Honors Program advisors Dawn Shores (left), assistant director, and Jodi Devine, associate director of academic affairs, accept the President’s Award for Academic Advising of Undergraduate Students from Interim President Carol Cartwright.
Honors advising recognized for individualized support
In recognition of its excellence and efforts to improve and update its approach, the University Honors Program was presented the President’s Award for Academic Advising of Undergraduate Students.
The award was given at the Oct. 28 Faculty Awards Dinner. With the award came $3,575 for the program to employ two students to create a database and student-tracking process.
According to the review committee, the program has been reconceptualized as a “learning-centered process” that fosters independence and accountability in students.
Two and a half years ago, the Honors Program changed its philosophy to one in which “advisors strive to challenge and support students to become independent community citizens who are able to take responsibility for achieving lifelong educational, personal and career goals.” The program has embraced the idea that “effective advising fosters critical thinking and informed decision making that supports meaningful living in a global society.”
Honors advising staff provide students the opportunity to build an individual relationship with an advisor who specializes in understanding their unique academic and career needs and who will work collaboratively with their college or faculty advisor. A centerpiece of the relationship is a set of “clear, rigorous and achievable expectations for entering Honors students.”
The success of the new approach was borne out in the many students’ letters of support for the program. Sarah Stephenson, an education major, said her first advising appointment, with the Honors Program, “was likely the most difficult advising appointment I have ever had.” The schedule of students in her discipline is strictly planned from semester to semester and year to year, she said, but “that did not stop me from wanting to incorporate a minor in Latin,” feeling that it would be a good supplement to her studies in language arts and literature.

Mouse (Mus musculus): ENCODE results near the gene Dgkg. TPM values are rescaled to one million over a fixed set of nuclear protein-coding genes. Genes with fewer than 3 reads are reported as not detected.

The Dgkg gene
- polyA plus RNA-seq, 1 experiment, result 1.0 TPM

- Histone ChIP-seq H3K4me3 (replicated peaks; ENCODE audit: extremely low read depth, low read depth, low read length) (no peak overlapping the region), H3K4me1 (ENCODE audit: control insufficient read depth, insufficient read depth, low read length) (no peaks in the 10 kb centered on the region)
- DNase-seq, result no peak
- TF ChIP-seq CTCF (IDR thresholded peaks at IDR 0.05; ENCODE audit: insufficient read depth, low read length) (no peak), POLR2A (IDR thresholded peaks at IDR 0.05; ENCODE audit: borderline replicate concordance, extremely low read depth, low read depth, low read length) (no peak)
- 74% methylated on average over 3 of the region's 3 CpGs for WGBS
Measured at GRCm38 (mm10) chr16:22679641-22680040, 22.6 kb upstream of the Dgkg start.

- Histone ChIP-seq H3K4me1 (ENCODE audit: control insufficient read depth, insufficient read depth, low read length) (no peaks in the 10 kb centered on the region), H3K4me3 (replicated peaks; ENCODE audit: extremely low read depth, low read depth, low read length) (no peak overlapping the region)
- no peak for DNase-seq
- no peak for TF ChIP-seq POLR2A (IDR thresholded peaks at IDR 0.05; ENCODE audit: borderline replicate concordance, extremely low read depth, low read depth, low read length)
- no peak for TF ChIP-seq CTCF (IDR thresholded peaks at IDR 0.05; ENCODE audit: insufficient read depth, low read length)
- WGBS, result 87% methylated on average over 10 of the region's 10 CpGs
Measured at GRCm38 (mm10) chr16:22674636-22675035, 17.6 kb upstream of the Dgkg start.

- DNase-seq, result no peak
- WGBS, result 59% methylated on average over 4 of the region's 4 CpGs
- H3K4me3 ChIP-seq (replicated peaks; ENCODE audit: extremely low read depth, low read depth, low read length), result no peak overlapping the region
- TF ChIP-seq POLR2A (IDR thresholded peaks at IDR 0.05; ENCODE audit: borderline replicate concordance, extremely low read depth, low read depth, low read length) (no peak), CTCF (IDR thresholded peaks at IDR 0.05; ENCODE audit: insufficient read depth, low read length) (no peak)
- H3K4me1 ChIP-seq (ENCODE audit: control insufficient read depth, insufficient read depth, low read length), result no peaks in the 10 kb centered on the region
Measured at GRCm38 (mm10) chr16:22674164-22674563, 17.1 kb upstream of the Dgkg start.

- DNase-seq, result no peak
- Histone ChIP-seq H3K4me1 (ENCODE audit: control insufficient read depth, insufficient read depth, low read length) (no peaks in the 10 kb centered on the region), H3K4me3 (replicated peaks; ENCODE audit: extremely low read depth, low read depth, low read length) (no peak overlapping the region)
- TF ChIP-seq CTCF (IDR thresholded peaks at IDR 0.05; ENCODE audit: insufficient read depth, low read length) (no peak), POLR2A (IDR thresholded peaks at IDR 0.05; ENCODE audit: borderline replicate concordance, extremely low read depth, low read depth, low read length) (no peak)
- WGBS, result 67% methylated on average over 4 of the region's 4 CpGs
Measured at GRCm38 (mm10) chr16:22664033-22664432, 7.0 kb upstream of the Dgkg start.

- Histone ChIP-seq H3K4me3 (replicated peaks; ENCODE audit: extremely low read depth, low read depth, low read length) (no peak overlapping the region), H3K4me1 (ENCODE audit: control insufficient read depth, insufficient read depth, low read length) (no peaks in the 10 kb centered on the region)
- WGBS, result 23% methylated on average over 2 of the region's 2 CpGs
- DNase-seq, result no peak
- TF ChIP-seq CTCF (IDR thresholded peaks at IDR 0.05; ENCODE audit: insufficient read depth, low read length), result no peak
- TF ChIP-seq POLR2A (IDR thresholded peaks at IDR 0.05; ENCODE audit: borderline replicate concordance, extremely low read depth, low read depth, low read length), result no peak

Her Honors advisor worked long and closely with her to develop a schedule that would make the Latin minor possible, Stephenson said. Now that she has completed it, “this minor has helped me in ways I never could have imagined possible throughout my studies of language arts education. Without the assistance and confidence of Honors Program advising, I sincerely do not believe that this goal would have been made possible.”
Likewise, senior Robin Valpey said Jodi Devine, her Honors advisor, helped her find classes that combined her varied academic interests (a double major in biology and psychology and double minor in chemistry and women’s studies) and gave her the support she needed to change her required capstone project from one she had made significant progress on to another that piqued her interest even more. “She took the challenging road of starting at the beginning with me to develop a project specifically geared to my passions. Now as I continue to work on my project I am exhilarated about my topic and its relevance to both my current interests and my future career goals, and I am so grateful for the effort, support and guidance offered to me by my Honors advisor.”
November 3, 2008